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I'm adding a new column (bigints, initial values all null), to a large (~5 billion rows) Postgres (9.6) table.

I want to add an index on the row (algorithm: concurrently), and I'm wondering if there's a way I can save it the time of scanning through all five billion null fields to add them to the index, since I'm adding the index when the column is brand new and has no data. Is there any kind of optimization for this, or should I just let it run? (Is it even theoretically possible for there to be an optimization, or does it need to add something to the index even for null fields?)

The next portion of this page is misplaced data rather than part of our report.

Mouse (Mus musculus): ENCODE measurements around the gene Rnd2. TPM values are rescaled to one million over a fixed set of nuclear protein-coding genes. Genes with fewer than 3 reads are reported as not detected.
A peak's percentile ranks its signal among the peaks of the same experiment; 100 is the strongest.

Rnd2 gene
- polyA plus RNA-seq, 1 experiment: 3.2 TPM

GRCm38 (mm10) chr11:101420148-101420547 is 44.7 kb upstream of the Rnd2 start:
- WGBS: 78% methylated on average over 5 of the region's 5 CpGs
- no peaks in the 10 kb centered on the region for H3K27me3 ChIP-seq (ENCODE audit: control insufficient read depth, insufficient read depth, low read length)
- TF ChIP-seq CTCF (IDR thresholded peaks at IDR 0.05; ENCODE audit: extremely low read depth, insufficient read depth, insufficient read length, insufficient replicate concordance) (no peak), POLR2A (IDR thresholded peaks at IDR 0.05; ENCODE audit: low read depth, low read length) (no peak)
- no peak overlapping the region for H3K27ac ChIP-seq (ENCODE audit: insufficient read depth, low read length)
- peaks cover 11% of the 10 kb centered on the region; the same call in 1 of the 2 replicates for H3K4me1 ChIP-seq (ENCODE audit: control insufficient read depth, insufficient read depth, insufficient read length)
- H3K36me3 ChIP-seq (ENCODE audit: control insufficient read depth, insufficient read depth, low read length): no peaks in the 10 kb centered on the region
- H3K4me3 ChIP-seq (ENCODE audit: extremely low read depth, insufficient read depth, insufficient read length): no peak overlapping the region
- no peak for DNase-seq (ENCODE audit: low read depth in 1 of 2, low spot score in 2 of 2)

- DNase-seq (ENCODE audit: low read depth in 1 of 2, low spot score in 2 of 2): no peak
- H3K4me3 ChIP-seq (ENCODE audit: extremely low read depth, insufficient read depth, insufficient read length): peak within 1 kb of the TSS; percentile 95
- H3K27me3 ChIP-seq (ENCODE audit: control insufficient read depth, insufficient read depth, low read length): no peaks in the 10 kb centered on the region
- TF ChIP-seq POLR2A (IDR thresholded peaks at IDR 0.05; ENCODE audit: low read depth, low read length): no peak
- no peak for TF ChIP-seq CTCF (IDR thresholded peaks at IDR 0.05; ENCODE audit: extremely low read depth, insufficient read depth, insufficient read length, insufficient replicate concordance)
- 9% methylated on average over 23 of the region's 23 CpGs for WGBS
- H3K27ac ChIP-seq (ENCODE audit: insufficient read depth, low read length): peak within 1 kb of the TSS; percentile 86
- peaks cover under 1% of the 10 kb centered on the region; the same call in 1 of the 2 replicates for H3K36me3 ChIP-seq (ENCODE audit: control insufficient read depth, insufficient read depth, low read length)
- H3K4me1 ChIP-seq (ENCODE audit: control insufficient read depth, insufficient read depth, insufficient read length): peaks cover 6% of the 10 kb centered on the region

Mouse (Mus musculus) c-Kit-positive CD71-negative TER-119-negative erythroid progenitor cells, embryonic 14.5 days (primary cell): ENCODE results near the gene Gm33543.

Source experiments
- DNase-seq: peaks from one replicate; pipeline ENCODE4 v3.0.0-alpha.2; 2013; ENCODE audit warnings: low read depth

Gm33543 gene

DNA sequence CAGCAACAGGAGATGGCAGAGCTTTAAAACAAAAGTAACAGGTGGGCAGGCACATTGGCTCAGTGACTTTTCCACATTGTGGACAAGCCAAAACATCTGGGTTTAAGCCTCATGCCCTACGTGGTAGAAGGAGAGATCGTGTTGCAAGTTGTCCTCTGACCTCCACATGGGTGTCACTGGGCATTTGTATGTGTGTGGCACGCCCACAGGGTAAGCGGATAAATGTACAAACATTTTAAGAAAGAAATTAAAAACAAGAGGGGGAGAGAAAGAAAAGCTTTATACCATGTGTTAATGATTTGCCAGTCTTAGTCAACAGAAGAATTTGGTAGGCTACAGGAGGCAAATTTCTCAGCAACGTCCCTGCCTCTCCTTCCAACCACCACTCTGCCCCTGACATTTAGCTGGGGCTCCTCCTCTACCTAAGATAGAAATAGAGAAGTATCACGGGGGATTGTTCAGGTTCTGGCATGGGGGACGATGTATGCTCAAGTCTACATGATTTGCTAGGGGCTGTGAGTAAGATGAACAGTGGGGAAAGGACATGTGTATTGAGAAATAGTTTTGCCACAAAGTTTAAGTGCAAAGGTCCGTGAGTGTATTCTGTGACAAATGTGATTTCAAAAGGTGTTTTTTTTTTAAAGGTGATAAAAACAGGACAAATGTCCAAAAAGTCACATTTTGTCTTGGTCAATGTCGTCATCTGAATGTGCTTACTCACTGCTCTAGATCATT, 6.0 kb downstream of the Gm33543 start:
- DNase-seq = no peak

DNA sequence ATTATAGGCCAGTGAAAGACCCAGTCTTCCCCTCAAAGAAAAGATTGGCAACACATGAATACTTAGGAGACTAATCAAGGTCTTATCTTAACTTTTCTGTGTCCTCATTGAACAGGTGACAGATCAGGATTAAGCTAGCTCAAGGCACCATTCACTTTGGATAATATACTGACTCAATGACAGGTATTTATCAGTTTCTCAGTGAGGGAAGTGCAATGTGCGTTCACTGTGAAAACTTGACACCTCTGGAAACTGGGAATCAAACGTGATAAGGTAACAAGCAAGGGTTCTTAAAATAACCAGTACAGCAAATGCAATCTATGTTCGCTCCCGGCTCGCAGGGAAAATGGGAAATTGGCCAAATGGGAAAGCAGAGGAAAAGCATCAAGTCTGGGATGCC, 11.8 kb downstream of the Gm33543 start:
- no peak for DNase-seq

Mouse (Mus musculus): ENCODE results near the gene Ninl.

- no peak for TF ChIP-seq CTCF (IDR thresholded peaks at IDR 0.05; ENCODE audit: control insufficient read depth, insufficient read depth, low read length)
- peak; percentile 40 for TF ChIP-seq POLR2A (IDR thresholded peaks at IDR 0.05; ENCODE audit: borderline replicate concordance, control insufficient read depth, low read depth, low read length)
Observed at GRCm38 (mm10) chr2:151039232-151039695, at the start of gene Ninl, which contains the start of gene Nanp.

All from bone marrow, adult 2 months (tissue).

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No, sorry.

PostgreSQL generally indexes NULL fields, so would it would have to add an entry for each row. You can make an index not index NULLs (using a partial index, or using a non-default type of index which doesn't index NULLs), but it is not implemented for such an index to observe an all-NULL constraint on the column and so take a shortcut of not scanning the table. It would uselessly scan the table looking for not-NULLs anyway. Interesting idea though.

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    Nice. A partial index with WHERE (new_column IS NOT NULL) will of course be created much faster than a full index, as it'll write almost nothing. – ypercubeᵀᴹ Apr 11 '19 at 21:28

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